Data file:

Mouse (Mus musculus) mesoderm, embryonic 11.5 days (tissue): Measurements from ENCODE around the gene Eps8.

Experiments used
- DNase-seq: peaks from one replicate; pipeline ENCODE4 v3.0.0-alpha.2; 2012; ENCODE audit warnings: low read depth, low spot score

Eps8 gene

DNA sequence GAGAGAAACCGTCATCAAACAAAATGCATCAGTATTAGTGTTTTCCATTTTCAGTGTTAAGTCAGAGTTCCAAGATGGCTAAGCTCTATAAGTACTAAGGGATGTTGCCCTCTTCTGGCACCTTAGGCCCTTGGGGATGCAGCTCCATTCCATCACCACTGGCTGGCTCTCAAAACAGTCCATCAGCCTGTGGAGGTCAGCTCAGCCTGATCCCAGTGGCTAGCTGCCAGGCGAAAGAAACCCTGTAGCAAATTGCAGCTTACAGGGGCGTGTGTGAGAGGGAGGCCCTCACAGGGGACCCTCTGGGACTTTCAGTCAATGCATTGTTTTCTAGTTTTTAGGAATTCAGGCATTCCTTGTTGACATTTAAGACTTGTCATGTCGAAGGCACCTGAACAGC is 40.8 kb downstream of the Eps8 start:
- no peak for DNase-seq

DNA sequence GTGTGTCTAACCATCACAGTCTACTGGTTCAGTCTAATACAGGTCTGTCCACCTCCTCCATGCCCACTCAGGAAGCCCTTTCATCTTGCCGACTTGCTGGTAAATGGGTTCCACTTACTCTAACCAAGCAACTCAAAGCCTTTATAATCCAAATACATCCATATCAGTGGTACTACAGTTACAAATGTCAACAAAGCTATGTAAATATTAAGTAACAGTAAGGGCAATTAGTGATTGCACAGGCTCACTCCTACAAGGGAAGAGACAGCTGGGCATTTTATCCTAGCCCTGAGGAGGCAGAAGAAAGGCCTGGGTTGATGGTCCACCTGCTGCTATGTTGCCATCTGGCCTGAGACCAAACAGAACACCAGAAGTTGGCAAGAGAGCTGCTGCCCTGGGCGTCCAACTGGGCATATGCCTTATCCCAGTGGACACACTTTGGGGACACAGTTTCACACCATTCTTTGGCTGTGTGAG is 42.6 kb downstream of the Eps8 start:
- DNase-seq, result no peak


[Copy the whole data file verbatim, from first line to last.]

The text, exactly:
Mouse (Mus musculus) mesoderm, embryonic 11.5 days (tissue): Measurements from ENCODE around the gene Eps8.

Experiments used
- DNase-seq: peaks from one replicate; pipeline ENCODE4 v3.0.0-alpha.2; 2012; ENCODE audit warnings: low read depth, low spot score

Eps8 gene

DNA sequence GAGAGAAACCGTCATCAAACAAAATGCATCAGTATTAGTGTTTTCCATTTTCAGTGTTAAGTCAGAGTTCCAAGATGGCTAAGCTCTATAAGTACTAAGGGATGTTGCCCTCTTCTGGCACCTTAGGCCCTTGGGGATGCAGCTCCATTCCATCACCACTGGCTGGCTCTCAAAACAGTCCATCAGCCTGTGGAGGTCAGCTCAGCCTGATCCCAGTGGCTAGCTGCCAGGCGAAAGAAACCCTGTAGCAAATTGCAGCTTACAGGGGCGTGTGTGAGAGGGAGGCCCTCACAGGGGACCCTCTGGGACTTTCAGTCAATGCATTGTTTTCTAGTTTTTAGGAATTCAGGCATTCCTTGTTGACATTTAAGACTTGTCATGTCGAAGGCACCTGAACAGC is 40.8 kb downstream of the Eps8 start:
- no peak for DNase-seq

DNA sequence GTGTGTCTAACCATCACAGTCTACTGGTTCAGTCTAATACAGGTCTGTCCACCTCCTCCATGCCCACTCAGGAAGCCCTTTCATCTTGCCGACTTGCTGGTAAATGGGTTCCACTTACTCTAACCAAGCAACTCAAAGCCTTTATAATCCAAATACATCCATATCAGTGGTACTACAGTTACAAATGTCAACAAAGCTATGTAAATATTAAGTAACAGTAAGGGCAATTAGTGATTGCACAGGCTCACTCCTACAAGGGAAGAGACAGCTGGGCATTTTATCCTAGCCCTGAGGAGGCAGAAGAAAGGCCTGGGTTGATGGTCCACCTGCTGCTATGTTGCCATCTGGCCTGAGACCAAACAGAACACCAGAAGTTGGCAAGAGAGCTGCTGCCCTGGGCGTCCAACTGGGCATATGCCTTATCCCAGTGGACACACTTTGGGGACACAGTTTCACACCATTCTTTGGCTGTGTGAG is 42.6 kb downstream of the Eps8 start:
- DNase-seq, result no peak